Despite the low shelf-life of careers, the injuries, and the overall gladiator-styled blood lust of professional football, players risk all to play under the bright lights. However, like many other sports, there is a fraternity-styled atmosphere of the sport unknown to most. With nine-year Miami Dolphins lineman Richie Incognito, a White man, allegedly taunting biracial second-year fellow lineman Jonathan Martin using racist epithets, a dirty secret of the NFL was revealed this week.
The National Football League is a wildly popular sports league featuring weekly battles of padded athletes in helmets of all shapes and sizes going to war in lavish, corporate-backed stadiums. These gladiators put their bodies on the line for the entertainment of fans and fantasy league players compiling points for bragging rights. However, fans of the sport may soon find themselves wondering how can they be invested in a sport that encourages the bullying of players from team leaders and veterans by way of racially charged threats.
Incognito has been suspended by the Dolphins organization after it was reported that the 6-foot-3, 320-pound New Jersey native allegedly taunted Martin excessively. As a team leader of the Dolphins front line, Incognito was said to be charged by head coach Joe Philbin to “toughen up” Martin in addition to the expected hazing the highly drafted player out of Stanford had to endure.
Martin broke an unwritten code of silence that players work out their issues in the locker room and went to the NFL with copies of racist and profanity-laden texts and voice mails. Martin left the team abruptly last week, allegedly due to the Incognito situation although the team initially reported he left for emotional reasons.
Rumors have been swirling regarding the controversial matter, but ESPN confirmed by way of multiple sources that a transcript of a call from Incognito to Martin back in April 2013 was one of many such messages. The transcript of the message reads as follows:
Hey, wassup, you half n—– piece of s—. I saw you on Twitter, you been training 10 weeks. [I want to] s— in your f—ing mouth. [I’m going to] slap your f—ing mouth. [I’m going to] slap your real mother across the face [laughter]. F— you, you’re still a rookie. I’ll kill you.
ESPN said that the league and Dolphins staff have heard and read the messages, suspending Incognito indefinitely. Several Miami and national news outlets report that despite the NFL’s impending investigation, Incognito is mostly likely finished playing football. And despite his actions and past history for on- and- off-field violence, players came to Incognito’s defense, including one who said to the Miami Herald that the lineman was a “honorary” Black man.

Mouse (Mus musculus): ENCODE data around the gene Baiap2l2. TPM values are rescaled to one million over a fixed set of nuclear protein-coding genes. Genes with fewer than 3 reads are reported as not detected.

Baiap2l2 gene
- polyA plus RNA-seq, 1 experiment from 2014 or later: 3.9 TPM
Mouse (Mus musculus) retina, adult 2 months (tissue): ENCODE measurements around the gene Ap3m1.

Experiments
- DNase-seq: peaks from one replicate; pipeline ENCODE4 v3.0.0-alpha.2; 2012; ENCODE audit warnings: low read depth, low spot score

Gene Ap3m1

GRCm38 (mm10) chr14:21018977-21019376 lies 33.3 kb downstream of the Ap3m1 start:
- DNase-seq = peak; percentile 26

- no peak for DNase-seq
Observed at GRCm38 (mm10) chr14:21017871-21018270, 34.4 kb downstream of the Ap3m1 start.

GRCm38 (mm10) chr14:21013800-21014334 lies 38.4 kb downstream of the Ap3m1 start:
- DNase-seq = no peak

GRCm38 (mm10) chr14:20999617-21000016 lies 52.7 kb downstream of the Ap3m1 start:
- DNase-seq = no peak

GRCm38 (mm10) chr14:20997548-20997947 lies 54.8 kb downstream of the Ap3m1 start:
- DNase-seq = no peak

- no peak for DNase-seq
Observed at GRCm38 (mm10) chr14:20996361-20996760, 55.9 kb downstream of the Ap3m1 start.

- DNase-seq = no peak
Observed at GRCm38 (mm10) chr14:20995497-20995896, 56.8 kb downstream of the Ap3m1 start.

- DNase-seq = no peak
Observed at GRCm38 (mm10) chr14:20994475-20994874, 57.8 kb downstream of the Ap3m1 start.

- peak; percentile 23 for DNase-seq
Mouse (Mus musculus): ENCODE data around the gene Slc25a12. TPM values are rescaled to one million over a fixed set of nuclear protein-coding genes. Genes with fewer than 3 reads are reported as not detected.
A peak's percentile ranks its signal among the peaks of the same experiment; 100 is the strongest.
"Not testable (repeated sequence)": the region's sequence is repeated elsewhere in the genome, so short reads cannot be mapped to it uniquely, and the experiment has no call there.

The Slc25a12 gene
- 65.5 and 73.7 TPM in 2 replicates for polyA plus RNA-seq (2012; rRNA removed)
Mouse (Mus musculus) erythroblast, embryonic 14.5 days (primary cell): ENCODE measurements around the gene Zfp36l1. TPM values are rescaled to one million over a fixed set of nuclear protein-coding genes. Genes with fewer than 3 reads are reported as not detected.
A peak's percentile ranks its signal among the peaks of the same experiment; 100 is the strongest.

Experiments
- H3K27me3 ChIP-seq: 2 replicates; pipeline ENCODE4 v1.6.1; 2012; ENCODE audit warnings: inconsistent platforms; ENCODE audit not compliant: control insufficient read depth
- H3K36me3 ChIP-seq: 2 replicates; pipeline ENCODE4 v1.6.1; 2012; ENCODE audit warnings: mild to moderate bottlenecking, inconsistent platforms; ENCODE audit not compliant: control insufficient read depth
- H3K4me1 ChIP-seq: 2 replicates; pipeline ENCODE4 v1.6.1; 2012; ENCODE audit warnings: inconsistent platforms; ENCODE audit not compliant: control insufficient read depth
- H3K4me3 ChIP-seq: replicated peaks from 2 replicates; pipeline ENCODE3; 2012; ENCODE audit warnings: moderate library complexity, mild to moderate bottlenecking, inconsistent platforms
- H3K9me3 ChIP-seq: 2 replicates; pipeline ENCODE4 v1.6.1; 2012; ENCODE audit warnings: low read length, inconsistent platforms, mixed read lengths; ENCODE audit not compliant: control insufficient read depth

Dolphins center Mike Pouncey, the head of a six-player leadership council, claims he and other team leaders didn’t know about the voice mail Incognito left, something ESPN analyst and former NFL great Chris Carter railed against in an emotional response during Monday Night Football’s pre-game show. In fact, Tom Jackon, former Chicago Bears coach Mike Ditka, and Keyshawn Johnson were all angered at how easily Incognito’s racist ways were excused and that Coach Philbin allowed that culture to exist.
Watch Chris Carter’s passionate rant against Richie Incognito here:
Further, it seems that Martin, who may have been struggling with his confidence as a player, didn’t have anyone come to his defense and was allowed to be verbally assaulted and ridiculed by Incognito. With Martin now off the team and as details come forth, the Dolphins organization has a public relations nightmare on its hands and an even larger specter of allowable racism looming as well.
Boneheaded comments from past and current players not even affiliated with the Dolphins confirms that a culture of excused bullying and racism exist. Retired Baltimore Ravens player and current CBS commentator Tony Siragusa said on ESPN Radio that Martin should have kept his mouth shut and worked it out. New York Giants safety Antrel Rolle agreed that while Incognito is wrong, he still blames Martin for not standing up for himself.
It may be that Martin was afraid to stand up to Incognito as a younger player with much to prove in a sport where contracts aren’t lengthy or come with the guarantees of other sports. Perhaps Martin tried to weather the storm for long as he could — but finally cracked under the pressure. The reasons are certainly speculative at this point, as the Pittsburgh native has been silent in the media unlike Incognito.
Whatever his reasons, Martin is allowed to feel whatever he needs in this regard. Certainly, people of color face racism and discrimination in a variety of ways and have found ways to cope. But imagine going in to work in an expected safe environment, surrounded by people who not only won’t help you fend off an attacker but instead think his use of the N-word doesn’t make him a racist.
One can only hope that if Incognito was indeed responsible for running Martin off that he pays dearly for his hand in the matter.
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